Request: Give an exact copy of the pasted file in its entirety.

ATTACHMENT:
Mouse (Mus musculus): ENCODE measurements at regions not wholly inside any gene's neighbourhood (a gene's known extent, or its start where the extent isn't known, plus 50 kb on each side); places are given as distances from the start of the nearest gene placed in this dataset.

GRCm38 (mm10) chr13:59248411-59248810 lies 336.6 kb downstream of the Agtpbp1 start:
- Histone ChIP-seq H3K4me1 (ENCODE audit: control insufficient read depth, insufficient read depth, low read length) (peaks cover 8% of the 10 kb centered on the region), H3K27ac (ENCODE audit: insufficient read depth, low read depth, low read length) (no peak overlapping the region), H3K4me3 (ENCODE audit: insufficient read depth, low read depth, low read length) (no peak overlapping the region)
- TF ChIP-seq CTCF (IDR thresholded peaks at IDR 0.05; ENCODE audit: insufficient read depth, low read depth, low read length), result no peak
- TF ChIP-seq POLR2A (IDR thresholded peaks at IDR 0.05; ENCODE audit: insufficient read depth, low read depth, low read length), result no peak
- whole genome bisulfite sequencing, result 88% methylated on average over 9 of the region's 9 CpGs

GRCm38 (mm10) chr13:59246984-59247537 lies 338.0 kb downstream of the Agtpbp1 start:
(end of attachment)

Mouse (Mus musculus): ENCODE measurements at regions not wholly inside any gene's neighbourhood (a gene's known extent, or its start where the extent isn't known, plus 50 kb on each side); places are given as distances from the start of the nearest gene placed in this dataset.

GRCm38 (mm10) chr13:59248411-59248810 lies 336.6 kb downstream of the Agtpbp1 start:
- Histone ChIP-seq H3K4me1 (ENCODE audit: control insufficient read depth, insufficient read depth, low read length) (peaks cover 8% of the 10 kb centered on the region), H3K27ac (ENCODE audit: insufficient read depth, low read depth, low read length) (no peak overlapping the region), H3K4me3 (ENCODE audit: insufficient read depth, low read depth, low read length) (no peak overlapping the region)
- TF ChIP-seq CTCF (IDR thresholded peaks at IDR 0.05; ENCODE audit: insufficient read depth, low read depth, low read length), result no peak
- TF ChIP-seq POLR2A (IDR thresholded peaks at IDR 0.05; ENCODE audit: insufficient read depth, low read depth, low read length), result no peak
- whole genome bisulfite sequencing, result 88% methylated on average over 9 of the region's 9 CpGs

GRCm38 (mm10) chr13:59246984-59247537 lies 338.0 kb downstream of the Agtpbp1 start: